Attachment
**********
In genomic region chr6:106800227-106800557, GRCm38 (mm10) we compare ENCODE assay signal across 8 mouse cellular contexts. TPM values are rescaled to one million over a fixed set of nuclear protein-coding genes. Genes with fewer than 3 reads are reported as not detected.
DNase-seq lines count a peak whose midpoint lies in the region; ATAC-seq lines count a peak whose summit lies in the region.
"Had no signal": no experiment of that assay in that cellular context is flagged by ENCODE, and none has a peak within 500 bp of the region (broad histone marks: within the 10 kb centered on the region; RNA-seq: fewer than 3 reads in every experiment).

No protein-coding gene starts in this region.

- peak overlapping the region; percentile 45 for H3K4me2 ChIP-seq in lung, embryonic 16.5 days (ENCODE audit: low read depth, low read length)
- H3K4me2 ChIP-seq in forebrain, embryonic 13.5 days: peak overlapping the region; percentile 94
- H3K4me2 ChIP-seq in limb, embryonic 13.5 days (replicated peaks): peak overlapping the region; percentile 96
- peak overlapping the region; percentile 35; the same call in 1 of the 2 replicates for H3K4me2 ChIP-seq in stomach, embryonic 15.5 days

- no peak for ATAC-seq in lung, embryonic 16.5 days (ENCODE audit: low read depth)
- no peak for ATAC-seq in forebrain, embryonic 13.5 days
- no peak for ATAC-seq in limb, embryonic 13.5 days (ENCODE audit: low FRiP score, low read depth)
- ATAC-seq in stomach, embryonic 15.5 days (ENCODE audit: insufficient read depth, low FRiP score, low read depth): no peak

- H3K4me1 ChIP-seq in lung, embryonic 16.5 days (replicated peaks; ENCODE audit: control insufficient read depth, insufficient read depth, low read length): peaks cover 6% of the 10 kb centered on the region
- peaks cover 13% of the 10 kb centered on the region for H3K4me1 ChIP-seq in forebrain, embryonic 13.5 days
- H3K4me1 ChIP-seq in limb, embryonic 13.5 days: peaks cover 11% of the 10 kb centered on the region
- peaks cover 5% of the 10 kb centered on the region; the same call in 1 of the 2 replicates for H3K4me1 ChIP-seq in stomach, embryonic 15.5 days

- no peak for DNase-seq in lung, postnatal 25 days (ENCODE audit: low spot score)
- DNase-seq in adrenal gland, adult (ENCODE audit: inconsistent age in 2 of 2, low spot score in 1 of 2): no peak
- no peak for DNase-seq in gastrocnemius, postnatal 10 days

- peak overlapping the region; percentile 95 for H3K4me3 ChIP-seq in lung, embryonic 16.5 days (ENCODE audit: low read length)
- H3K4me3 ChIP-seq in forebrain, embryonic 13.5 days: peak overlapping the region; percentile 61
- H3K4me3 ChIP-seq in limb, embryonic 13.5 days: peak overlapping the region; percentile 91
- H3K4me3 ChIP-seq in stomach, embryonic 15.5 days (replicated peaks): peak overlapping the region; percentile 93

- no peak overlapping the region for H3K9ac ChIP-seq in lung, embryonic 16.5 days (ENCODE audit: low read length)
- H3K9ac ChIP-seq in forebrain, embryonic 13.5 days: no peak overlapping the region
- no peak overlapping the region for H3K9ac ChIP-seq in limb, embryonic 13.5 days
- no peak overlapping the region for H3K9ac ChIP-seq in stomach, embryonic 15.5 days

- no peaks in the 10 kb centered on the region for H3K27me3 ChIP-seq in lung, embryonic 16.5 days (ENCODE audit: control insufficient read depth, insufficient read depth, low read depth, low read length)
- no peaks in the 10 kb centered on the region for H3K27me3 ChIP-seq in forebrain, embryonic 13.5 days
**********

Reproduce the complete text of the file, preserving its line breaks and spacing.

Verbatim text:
In genomic region chr6:106800227-106800557, GRCm38 (mm10) we compare ENCODE assay signal across 8 mouse cellular contexts. TPM values are rescaled to one million over a fixed set of nuclear protein-coding genes. Genes with fewer than 3 reads are reported as not detected.
DNase-seq lines count a peak whose midpoint lies in the region; ATAC-seq lines count a peak whose summit lies in the region.
"Had no signal": no experiment of that assay in that cellular context is flagged by ENCODE, and none has a peak within 500 bp of the region (broad histone marks: within the 10 kb centered on the region; RNA-seq: fewer than 3 reads in every experiment).

No protein-coding gene starts in this region.

- peak overlapping the region; percentile 45 for H3K4me2 ChIP-seq in lung, embryonic 16.5 days (ENCODE audit: low read depth, low read length)
- H3K4me2 ChIP-seq in forebrain, embryonic 13.5 days: peak overlapping the region; percentile 94
- H3K4me2 ChIP-seq in limb, embryonic 13.5 days (replicated peaks): peak overlapping the region; percentile 96
- peak overlapping the region; percentile 35; the same call in 1 of the 2 replicates for H3K4me2 ChIP-seq in stomach, embryonic 15.5 days

- no peak for ATAC-seq in lung, embryonic 16.5 days (ENCODE audit: low read depth)
- no peak for ATAC-seq in forebrain, embryonic 13.5 days
- no peak for ATAC-seq in limb, embryonic 13.5 days (ENCODE audit: low FRiP score, low read depth)
- ATAC-seq in stomach, embryonic 15.5 days (ENCODE audit: insufficient read depth, low FRiP score, low read depth): no peak

- H3K4me1 ChIP-seq in lung, embryonic 16.5 days (replicated peaks; ENCODE audit: control insufficient read depth, insufficient read depth, low read length): peaks cover 6% of the 10 kb centered on the region
- peaks cover 13% of the 10 kb centered on the region for H3K4me1 ChIP-seq in forebrain, embryonic 13.5 days
- H3K4me1 ChIP-seq in limb, embryonic 13.5 days: peaks cover 11% of the 10 kb centered on the region
- peaks cover 5% of the 10 kb centered on the region; the same call in 1 of the 2 replicates for H3K4me1 ChIP-seq in stomach, embryonic 15.5 days

- no peak for DNase-seq in lung, postnatal 25 days (ENCODE audit: low spot score)
- DNase-seq in adrenal gland, adult (ENCODE audit: inconsistent age in 2 of 2, low spot score in 1 of 2): no peak
- no peak for DNase-seq in gastrocnemius, postnatal 10 days

- peak overlapping the region; percentile 95 for H3K4me3 ChIP-seq in lung, embryonic 16.5 days (ENCODE audit: low read length)
- H3K4me3 ChIP-seq in forebrain, embryonic 13.5 days: peak overlapping the region; percentile 61
- H3K4me3 ChIP-seq in limb, embryonic 13.5 days: peak overlapping the region; percentile 91
- H3K4me3 ChIP-seq in stomach, embryonic 15.5 days (replicated peaks): peak overlapping the region; percentile 93

- no peak overlapping the region for H3K9ac ChIP-seq in lung, embryonic 16.5 days (ENCODE audit: low read length)
- H3K9ac ChIP-seq in forebrain, embryonic 13.5 days: no peak overlapping the region
- no peak overlapping the region for H3K9ac ChIP-seq in limb, embryonic 13.5 days
- no peak overlapping the region for H3K9ac ChIP-seq in stomach, embryonic 15.5 days

- no peaks in the 10 kb centered on the region for H3K27me3 ChIP-seq in lung, embryonic 16.5 days (ENCODE audit: control insufficient read depth, insufficient read depth, low read depth, low read length)
- no peaks in the 10 kb centered on the region for H3K27me3 ChIP-seq in forebrain, embryonic 13.5 days